If the latest FBI hate-crime statistics are any
indication, of the 1,314 verified offenses
motivated by religious bias, 68.5 percent were anti-Jewish.
Only 11.1 percent were anti-Islamic, despite
claims of rampant anti-Muslim bigotry in the U.S.
by groups like the Council on American Islamic Relations.
Across the board, hate crimes in the U.S. dropped
last year by 6 percent, according to the 2005 FBI
report release last week, although violence
against people based on their race accounted more
than half of the reported incidents.
Police nationwide reported 7,163 hate crime
incidents in 2005, targeting victims based on
their race, ethnicity, religion, sexual
orientation and disabilities. That was down from
2004, when the FBI reported 7,649 incidents.
The vast majority of hate crimes in both years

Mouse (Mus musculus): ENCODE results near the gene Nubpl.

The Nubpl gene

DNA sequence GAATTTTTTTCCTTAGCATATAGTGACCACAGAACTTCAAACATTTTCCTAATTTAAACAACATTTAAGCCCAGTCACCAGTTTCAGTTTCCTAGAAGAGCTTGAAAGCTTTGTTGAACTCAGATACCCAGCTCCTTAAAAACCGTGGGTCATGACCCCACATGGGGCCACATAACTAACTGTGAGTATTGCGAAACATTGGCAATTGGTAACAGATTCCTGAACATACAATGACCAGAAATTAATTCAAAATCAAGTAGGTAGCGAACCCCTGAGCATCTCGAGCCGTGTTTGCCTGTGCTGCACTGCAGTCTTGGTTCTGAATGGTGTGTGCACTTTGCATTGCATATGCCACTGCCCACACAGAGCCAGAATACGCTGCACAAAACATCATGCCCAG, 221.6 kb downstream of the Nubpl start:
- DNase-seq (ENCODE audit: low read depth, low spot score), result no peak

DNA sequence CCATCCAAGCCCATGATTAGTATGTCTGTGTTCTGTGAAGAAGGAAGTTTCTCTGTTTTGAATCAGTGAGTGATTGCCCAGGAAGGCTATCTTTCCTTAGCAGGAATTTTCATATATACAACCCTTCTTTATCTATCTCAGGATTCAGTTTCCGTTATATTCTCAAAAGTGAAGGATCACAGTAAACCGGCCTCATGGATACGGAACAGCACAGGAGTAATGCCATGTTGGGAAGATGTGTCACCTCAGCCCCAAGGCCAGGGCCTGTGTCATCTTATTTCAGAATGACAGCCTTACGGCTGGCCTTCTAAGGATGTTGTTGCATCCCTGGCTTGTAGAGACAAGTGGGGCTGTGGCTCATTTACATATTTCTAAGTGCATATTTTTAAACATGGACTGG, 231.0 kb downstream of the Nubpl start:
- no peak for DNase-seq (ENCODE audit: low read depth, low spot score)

were motivated by race, according the reports,
which detailed the data based on so-called
"single-bias" incidents. That means the crime was
motivated by only one kind of bias against the victim, according to the FBI.
Race-based criminal activity accounted for 54.7
percent of hate crimes last year, up slightly
from 52.9 percent in 2004, the FBI found.
Another 17 percent of hate crimes in 2005
targeted victims for their religious beliefs, and
14.2 percent for their sexual orientation.
Victims were assaulted in more than half – 50.7
percent – of the hate crime cases against people.
Six people were murdered and another three were
raped in reported hate crimes last year. The rest
of the victims, or 48.9 percent, were
intimidated, the report shows. The FBI also
looked at hate crime incidents that targeted
property, with 81.3 percent of cases resulting in
damage, destruction or vandalism.
Sixty percent of the known offenders in 2005 were
white, and 20 percent were black, the report showed.
The data was collected from police agencies
across the country, representing city, county,
state, tribal and federal law enforcement agencies.